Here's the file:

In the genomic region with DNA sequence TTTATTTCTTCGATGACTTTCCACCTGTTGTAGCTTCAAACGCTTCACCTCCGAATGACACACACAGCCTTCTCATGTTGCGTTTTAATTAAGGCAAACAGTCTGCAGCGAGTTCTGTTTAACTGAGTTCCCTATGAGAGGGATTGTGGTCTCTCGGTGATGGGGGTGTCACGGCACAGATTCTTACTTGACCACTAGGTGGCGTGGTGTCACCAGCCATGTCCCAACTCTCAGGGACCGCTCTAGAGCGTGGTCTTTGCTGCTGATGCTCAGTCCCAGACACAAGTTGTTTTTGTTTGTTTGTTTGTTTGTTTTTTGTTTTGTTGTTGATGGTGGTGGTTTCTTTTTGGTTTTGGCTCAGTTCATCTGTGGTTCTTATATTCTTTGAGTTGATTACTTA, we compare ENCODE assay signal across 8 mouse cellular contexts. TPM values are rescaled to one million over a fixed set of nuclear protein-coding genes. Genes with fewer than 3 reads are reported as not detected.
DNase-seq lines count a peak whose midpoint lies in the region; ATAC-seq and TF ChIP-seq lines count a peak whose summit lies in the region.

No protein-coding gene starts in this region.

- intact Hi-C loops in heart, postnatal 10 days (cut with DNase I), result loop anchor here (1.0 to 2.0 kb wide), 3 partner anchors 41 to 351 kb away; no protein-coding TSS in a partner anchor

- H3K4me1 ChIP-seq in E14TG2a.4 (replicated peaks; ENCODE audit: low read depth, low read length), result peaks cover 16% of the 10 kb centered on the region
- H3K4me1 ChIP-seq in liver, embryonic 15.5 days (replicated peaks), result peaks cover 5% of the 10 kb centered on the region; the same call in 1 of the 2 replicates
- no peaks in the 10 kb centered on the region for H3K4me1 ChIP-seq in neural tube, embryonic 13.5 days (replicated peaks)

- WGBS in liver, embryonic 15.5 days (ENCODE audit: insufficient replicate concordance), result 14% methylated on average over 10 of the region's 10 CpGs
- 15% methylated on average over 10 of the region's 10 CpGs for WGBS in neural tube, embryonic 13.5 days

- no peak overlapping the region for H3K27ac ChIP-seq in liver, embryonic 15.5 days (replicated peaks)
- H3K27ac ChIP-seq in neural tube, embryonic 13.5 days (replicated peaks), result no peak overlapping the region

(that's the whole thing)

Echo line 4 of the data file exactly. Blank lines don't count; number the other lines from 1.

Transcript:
- intact Hi-C loops in heart, postnatal 10 days (cut with DNase I), result loop anchor here (1.0 to 2.0 kb wide), 3 partner anchors 41 to 351 kb away; no protein-coding TSS in a partner anchor